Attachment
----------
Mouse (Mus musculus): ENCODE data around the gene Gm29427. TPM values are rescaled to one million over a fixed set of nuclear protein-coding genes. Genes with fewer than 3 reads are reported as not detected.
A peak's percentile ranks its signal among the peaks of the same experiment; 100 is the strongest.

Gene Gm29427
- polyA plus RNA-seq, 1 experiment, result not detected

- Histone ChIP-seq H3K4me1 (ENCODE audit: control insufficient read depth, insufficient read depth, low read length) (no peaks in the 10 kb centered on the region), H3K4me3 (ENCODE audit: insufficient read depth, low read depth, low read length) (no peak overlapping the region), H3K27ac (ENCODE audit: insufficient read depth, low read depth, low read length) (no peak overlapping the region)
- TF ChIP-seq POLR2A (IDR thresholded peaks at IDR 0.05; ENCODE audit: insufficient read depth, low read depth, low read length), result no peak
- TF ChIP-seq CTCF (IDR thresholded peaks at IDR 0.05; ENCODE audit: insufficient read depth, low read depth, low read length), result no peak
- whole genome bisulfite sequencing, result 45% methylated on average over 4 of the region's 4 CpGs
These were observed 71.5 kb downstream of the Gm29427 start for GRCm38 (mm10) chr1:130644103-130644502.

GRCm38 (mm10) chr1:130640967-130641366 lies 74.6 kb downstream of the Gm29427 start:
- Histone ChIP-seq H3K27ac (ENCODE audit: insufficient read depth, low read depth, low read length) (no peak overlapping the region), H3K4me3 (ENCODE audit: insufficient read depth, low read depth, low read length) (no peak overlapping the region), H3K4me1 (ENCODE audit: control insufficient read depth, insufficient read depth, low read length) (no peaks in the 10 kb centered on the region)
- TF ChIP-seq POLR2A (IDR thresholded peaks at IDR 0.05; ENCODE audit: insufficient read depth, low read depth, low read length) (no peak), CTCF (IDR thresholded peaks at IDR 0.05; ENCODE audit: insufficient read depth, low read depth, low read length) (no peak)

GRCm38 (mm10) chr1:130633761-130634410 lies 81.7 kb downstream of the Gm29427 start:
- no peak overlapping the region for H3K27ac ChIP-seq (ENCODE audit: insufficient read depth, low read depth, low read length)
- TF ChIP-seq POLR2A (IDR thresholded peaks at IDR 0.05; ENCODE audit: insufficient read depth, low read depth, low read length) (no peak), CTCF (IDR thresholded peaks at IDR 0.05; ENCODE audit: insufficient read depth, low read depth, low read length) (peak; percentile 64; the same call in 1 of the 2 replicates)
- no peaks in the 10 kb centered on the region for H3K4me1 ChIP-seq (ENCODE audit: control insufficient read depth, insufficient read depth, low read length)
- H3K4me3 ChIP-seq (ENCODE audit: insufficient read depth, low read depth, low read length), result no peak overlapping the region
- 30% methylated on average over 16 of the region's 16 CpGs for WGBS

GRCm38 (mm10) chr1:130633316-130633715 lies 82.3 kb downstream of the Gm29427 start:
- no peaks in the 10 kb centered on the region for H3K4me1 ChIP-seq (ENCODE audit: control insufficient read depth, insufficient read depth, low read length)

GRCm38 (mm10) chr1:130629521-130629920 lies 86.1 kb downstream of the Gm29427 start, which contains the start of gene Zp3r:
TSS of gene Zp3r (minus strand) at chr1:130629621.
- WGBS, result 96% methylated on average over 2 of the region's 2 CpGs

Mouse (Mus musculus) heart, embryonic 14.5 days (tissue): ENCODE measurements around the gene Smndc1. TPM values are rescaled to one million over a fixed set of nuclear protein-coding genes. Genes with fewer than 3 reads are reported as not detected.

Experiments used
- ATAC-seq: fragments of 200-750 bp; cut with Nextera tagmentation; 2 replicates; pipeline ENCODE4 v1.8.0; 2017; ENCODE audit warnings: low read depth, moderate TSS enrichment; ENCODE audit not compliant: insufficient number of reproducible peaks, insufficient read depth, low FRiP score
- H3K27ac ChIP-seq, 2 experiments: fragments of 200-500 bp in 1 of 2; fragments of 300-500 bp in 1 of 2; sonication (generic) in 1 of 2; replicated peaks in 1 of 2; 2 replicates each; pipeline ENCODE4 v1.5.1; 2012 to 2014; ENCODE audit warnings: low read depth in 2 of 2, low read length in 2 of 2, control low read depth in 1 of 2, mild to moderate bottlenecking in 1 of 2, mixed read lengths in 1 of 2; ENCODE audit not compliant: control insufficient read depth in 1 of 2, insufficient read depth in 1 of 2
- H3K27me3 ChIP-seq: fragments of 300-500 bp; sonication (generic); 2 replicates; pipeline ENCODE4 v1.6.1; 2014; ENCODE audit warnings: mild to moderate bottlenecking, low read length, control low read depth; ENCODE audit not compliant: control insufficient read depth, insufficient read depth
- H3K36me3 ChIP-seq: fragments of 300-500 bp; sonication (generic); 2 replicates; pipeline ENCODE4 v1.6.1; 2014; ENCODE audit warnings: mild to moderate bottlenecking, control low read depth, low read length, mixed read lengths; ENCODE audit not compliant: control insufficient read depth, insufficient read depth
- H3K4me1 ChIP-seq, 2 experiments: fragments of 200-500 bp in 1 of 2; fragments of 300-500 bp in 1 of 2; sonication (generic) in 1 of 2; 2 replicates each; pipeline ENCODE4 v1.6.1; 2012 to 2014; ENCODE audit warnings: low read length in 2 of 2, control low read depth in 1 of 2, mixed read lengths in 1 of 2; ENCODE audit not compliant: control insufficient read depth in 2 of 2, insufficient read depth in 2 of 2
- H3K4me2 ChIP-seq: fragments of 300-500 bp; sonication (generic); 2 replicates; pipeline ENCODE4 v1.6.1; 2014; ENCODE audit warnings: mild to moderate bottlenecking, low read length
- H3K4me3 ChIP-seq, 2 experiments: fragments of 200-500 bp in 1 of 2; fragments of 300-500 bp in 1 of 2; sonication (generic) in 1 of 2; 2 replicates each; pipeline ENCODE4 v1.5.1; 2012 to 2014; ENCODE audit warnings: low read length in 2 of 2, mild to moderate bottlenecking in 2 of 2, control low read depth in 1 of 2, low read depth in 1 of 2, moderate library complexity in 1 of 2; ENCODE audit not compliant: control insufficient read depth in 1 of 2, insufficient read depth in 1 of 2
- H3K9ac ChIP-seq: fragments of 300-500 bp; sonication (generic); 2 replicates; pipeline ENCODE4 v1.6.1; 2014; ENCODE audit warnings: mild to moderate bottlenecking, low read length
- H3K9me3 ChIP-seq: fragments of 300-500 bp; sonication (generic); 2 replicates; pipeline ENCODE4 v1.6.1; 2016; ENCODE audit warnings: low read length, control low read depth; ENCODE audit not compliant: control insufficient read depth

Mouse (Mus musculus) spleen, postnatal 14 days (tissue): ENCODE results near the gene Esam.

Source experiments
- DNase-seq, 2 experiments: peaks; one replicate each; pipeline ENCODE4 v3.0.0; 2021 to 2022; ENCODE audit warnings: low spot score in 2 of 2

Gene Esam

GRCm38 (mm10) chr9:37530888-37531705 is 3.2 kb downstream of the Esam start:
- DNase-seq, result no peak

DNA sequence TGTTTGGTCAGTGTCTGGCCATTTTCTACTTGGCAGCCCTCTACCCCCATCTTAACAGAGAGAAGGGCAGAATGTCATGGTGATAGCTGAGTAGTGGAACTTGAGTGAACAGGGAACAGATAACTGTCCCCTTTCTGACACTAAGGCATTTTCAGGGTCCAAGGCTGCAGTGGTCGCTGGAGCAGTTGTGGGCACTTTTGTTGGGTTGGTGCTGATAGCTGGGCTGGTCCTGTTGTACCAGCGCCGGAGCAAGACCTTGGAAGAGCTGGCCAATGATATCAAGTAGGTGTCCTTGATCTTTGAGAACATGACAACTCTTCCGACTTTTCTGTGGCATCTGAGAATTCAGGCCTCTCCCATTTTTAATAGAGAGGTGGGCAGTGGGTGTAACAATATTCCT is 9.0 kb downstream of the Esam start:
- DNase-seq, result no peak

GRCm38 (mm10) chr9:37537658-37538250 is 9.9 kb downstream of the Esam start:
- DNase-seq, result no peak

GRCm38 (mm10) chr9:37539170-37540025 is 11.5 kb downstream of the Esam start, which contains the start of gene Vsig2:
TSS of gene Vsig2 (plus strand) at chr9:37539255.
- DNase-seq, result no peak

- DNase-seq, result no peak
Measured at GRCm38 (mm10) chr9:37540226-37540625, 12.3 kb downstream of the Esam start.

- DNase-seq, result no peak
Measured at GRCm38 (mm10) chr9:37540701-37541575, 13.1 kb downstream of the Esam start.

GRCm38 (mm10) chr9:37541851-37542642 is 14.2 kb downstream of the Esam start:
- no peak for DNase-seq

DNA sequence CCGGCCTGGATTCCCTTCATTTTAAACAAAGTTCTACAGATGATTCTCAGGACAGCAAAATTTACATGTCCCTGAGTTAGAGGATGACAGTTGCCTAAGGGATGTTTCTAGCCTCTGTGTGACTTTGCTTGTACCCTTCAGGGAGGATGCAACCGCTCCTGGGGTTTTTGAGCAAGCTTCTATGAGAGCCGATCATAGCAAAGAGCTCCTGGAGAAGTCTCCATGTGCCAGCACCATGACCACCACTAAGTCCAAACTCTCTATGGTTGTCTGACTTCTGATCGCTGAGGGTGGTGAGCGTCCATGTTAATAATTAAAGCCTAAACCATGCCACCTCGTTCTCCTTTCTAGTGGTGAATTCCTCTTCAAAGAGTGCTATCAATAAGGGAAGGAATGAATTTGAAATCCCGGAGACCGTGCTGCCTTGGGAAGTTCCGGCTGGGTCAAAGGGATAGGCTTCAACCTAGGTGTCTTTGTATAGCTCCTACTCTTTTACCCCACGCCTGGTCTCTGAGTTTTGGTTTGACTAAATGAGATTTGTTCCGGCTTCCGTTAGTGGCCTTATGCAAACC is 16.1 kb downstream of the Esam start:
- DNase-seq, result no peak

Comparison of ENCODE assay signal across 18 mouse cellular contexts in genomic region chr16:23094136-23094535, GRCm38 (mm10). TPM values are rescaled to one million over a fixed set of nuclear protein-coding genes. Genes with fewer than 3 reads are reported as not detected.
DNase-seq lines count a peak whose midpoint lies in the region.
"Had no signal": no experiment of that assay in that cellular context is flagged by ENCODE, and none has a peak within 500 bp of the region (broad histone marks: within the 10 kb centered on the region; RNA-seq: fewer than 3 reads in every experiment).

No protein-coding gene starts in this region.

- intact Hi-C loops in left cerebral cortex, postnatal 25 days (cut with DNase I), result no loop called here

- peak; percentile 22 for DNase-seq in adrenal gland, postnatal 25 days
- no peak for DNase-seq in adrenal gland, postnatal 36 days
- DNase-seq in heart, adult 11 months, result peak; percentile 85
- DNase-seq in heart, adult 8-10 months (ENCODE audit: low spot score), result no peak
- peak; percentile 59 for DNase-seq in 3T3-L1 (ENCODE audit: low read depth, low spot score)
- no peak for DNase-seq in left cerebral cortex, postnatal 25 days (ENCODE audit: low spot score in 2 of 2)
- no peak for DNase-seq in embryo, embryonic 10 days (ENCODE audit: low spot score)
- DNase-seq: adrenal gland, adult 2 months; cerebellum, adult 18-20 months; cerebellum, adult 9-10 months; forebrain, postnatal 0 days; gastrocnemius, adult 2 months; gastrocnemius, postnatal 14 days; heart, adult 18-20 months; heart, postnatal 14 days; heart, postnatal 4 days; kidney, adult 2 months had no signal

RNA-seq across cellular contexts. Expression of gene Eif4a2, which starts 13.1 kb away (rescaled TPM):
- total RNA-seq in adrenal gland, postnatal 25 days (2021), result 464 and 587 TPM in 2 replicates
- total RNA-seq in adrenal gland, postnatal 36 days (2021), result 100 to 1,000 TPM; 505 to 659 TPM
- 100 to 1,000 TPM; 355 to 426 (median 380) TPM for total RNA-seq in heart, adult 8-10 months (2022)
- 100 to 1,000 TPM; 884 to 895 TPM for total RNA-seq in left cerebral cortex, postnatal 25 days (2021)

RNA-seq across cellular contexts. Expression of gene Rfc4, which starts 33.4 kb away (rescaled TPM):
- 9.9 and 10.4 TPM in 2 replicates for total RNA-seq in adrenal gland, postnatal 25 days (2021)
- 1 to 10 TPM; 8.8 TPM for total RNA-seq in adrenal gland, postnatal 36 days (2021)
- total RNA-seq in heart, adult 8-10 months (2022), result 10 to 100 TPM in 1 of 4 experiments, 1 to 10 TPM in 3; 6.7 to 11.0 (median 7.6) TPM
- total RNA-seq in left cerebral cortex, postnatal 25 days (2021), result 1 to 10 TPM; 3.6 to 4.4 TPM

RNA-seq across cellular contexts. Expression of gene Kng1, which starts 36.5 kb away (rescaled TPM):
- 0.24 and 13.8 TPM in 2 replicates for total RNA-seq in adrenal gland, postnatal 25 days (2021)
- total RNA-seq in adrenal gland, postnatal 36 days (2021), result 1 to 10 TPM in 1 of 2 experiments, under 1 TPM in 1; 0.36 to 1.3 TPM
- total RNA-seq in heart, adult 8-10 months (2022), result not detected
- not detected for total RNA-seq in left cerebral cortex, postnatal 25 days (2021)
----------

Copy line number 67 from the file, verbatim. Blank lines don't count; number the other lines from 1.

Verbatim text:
- no peak for DNase-seq in embryo, embryonic 10 days (ENCODE audit: low spot score)